Have you got anything going on in your life causing background stress? What steps do you take to deal with it?
Recently the topic of a fall garden has come up around the SSC household. With the high temps starting to stay at/below 90 during the day, and night temps around 75 (time for a fire!) it got me thinking we should plant some stuff for the cooler weather. We keep talking about wanting to garden and grow more stuff as part of our Lifestyle Change, but we don’t do too much of that now. I figure now is the best time to get with it so we can iron out any bumps and what not before we go big with a garden. However, our success rate with getting anything edible from any plant isn’t exactly stellar. Is it due to our ungodly hot climate, our lack of green thumb, or possibly lack of diligence with taking care of the garden due to our schedule? I’m all for the fall garden, and have even agreed to scale it back a bit, but I’m having trouble getting Mrs. SSC on board due to our usual gardening adventures fails.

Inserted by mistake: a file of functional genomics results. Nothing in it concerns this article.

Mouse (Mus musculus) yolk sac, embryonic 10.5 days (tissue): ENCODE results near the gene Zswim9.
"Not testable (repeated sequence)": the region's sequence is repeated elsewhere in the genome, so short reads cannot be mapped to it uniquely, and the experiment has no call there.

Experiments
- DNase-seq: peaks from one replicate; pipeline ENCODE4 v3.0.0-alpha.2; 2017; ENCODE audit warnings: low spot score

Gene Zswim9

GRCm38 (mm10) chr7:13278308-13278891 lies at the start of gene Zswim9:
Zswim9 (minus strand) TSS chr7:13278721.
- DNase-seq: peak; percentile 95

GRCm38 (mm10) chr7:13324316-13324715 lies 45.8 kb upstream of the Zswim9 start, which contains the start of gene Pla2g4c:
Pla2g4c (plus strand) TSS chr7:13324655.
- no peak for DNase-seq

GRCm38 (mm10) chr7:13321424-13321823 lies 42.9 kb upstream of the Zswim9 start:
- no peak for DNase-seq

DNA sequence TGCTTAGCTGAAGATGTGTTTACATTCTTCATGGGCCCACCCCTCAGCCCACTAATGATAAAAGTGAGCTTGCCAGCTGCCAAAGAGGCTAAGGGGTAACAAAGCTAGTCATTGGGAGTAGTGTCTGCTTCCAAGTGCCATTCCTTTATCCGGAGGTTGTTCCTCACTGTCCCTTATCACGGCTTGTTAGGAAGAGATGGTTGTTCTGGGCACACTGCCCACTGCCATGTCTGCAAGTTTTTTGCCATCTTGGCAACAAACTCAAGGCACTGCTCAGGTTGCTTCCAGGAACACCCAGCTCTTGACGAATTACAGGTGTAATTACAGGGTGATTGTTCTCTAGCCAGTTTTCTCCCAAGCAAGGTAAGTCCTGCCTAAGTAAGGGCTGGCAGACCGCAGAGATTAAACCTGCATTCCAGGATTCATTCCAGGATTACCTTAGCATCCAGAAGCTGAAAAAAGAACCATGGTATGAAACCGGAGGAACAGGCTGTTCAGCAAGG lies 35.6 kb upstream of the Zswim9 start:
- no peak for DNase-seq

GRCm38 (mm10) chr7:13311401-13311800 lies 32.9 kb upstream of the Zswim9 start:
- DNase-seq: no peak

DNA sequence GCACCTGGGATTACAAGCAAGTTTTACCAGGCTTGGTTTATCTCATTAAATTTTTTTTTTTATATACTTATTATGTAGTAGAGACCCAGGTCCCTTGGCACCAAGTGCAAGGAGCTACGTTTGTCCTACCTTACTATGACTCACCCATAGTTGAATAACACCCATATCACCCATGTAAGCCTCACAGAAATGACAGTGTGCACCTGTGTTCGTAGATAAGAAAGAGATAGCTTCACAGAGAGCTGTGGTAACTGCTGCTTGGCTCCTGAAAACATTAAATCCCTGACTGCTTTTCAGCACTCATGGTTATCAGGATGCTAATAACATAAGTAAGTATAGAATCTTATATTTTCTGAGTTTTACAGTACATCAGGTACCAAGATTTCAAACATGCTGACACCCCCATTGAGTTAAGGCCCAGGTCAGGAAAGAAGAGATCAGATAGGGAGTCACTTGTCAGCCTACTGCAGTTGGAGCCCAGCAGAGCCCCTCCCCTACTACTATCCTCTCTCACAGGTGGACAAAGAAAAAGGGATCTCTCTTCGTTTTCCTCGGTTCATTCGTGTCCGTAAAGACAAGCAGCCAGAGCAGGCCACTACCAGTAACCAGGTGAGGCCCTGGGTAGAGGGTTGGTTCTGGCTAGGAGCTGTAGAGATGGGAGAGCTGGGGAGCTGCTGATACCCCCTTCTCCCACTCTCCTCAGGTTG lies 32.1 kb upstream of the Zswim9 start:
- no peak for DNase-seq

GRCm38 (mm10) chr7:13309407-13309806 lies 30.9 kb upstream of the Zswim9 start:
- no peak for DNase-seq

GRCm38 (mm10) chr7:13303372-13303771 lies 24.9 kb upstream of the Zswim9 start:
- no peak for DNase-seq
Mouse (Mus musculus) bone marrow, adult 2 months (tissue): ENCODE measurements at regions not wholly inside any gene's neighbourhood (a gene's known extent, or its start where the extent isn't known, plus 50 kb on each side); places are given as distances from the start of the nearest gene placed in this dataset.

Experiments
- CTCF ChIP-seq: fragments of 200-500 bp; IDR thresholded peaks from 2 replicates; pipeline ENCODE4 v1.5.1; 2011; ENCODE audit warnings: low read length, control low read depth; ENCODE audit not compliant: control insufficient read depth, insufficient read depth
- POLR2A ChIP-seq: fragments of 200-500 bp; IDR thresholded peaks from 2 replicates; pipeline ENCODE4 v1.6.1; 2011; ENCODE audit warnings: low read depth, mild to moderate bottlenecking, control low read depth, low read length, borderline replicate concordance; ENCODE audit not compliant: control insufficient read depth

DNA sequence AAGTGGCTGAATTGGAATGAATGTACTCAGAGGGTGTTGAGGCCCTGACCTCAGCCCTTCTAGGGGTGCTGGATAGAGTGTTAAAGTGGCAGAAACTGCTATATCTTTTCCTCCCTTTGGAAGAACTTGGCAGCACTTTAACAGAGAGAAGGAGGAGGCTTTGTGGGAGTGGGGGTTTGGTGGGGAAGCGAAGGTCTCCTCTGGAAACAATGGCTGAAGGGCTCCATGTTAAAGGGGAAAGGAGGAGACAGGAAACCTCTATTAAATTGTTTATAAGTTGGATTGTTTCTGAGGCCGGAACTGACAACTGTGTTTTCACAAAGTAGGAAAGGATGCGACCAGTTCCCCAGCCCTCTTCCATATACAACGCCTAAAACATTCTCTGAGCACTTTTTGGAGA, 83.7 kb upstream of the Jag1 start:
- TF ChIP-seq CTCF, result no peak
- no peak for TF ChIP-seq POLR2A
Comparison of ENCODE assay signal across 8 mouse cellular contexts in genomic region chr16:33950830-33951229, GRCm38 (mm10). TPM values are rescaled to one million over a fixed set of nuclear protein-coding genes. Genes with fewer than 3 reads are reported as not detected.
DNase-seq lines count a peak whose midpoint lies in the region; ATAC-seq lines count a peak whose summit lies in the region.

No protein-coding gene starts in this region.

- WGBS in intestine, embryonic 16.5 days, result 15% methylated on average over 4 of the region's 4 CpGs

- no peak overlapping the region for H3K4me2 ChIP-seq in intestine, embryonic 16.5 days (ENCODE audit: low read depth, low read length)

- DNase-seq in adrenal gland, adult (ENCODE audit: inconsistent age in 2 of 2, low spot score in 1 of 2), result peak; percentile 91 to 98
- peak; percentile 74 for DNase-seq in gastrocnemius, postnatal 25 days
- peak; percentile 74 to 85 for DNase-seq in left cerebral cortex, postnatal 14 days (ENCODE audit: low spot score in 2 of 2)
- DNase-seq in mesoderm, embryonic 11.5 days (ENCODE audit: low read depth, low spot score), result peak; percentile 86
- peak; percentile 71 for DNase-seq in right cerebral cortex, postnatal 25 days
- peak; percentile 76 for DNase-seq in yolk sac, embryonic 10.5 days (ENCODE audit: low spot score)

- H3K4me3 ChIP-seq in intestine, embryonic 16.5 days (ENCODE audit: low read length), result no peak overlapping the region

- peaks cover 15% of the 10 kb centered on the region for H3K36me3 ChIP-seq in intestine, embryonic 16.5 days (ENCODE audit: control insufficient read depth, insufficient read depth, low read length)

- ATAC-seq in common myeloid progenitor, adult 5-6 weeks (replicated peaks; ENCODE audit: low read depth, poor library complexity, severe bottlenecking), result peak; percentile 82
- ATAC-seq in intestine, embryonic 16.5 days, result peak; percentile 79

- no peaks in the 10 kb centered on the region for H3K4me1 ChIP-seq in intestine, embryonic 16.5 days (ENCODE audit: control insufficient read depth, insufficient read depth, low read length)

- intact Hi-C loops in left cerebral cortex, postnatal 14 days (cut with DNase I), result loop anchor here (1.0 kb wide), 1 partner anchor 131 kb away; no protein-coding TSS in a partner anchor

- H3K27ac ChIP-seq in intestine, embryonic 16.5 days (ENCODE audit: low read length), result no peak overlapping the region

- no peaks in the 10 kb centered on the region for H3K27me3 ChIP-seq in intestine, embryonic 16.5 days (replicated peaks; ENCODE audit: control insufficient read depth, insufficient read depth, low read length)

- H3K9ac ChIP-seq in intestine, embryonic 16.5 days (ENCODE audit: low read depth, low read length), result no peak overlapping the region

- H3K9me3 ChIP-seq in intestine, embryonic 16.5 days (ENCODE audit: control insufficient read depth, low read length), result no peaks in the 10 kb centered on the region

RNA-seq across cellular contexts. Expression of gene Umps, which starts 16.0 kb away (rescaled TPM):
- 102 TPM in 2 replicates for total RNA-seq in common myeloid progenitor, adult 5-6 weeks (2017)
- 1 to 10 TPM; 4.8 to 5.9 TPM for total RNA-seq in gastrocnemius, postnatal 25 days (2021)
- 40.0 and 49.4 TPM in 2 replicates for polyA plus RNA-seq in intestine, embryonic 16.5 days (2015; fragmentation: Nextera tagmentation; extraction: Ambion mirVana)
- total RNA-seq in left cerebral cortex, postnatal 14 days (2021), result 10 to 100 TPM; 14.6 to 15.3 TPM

Our first “big garden” attempt down here was nothing short of a disaster. We’d decided to do a raised bed, with a garden system that made a 6’x6’ box separated into 4 squares. We then put our usual peppers in 2 squares, some squash in another square, and something else in the 4th square. The fact I can’t remember what it was should be a clue as to how successful it turned out. We were doing well with the garden even though it was as far away from the house as it could possibly be in our backyard. Then we went on vacation. Ever mindful, I set up a timer and watering system so it would get water while we were gone. I hooked up the sprinkler, ran it out to the garden, and even adjusted the flow and coverage of the sprinkler so as to be efficient. I was SO proud of myself.